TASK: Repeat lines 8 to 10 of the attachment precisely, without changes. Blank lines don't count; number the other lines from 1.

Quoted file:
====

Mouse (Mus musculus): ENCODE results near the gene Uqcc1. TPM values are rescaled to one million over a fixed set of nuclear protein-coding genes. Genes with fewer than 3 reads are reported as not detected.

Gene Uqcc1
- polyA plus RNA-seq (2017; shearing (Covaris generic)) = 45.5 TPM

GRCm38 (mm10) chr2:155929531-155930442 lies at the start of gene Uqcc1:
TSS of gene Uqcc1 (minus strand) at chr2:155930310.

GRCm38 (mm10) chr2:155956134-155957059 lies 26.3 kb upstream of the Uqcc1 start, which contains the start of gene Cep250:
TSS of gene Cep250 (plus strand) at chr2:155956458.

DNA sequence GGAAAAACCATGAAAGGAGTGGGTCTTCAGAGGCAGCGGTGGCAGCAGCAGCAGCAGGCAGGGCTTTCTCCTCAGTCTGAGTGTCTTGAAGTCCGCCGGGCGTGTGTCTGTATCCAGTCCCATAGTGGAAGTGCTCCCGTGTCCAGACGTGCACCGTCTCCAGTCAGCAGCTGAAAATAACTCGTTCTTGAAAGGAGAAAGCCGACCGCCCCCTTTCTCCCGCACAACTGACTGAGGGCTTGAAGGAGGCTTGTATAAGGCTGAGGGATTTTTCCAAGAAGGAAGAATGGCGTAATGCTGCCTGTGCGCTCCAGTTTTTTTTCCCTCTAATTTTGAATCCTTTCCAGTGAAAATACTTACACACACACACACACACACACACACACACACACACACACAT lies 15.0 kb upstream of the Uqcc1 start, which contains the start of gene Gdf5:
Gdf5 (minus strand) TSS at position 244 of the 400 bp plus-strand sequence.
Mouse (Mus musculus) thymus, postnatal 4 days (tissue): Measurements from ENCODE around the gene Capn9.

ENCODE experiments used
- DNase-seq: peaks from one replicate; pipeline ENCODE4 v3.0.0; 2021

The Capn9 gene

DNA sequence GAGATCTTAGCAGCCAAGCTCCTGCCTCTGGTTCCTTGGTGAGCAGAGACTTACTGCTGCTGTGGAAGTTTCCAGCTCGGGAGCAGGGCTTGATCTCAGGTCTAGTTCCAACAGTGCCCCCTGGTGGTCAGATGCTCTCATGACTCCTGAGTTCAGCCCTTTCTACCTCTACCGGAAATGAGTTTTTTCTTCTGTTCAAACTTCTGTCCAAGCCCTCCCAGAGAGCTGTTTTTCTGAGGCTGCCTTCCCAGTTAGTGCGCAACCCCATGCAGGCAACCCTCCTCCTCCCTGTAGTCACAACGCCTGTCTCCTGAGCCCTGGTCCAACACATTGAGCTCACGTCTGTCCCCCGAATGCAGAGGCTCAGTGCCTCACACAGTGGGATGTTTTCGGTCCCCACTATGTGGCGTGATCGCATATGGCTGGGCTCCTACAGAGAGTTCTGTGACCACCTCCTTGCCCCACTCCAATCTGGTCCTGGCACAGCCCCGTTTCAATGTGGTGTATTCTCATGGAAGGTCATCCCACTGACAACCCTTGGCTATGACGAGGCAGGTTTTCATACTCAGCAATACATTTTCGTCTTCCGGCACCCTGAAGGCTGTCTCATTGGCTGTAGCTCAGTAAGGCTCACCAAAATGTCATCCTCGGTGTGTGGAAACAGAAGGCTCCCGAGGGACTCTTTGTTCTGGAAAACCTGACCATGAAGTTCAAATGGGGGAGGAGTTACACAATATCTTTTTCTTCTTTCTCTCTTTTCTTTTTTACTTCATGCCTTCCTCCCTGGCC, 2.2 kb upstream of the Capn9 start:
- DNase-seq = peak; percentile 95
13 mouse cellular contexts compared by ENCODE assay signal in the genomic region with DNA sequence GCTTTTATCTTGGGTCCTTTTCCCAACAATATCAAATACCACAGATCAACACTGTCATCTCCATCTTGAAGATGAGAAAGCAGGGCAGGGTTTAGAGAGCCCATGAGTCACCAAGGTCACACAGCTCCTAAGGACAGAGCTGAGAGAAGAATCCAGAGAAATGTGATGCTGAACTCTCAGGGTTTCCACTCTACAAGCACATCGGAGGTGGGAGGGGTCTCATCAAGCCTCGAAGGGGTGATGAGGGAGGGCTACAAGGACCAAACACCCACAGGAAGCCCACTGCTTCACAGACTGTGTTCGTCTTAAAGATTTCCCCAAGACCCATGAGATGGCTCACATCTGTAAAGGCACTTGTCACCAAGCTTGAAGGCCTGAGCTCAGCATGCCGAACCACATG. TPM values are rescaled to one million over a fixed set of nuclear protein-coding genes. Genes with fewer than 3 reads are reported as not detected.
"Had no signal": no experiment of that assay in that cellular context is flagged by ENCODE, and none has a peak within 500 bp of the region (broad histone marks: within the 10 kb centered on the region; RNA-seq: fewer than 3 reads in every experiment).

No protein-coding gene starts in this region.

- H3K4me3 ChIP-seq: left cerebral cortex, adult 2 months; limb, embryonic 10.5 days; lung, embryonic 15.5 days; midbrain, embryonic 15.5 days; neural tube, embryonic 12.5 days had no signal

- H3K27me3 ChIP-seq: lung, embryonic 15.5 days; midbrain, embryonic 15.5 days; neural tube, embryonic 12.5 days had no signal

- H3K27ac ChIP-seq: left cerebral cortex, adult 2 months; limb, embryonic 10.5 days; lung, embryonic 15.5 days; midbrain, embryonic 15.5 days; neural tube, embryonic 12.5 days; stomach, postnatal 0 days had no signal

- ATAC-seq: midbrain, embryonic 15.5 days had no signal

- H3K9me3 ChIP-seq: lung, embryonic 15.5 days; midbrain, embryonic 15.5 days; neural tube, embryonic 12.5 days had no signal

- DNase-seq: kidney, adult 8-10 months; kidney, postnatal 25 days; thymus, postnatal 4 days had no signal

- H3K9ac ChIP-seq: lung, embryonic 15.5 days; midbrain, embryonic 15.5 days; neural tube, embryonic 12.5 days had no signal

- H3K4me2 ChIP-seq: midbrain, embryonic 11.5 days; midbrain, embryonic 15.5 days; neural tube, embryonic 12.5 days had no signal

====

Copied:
DNA sequence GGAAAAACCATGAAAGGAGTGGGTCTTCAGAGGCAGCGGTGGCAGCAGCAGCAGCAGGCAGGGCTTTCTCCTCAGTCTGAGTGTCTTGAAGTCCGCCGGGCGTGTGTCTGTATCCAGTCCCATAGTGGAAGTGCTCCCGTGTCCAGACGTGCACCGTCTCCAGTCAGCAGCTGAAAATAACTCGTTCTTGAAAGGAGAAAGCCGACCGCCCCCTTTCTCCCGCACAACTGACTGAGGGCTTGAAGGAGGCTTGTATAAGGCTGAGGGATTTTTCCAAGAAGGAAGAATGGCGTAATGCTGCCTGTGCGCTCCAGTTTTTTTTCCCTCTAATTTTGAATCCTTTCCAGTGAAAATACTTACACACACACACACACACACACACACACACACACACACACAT lies 15.0 kb upstream of the Uqcc1 start, which contains the start of gene Gdf5:
Gdf5 (minus strand) TSS at position 244 of the 400 bp plus-strand sequence.
Mouse (Mus musculus) thymus, postnatal 4 days (tissue): Measurements from ENCODE around the gene Capn9.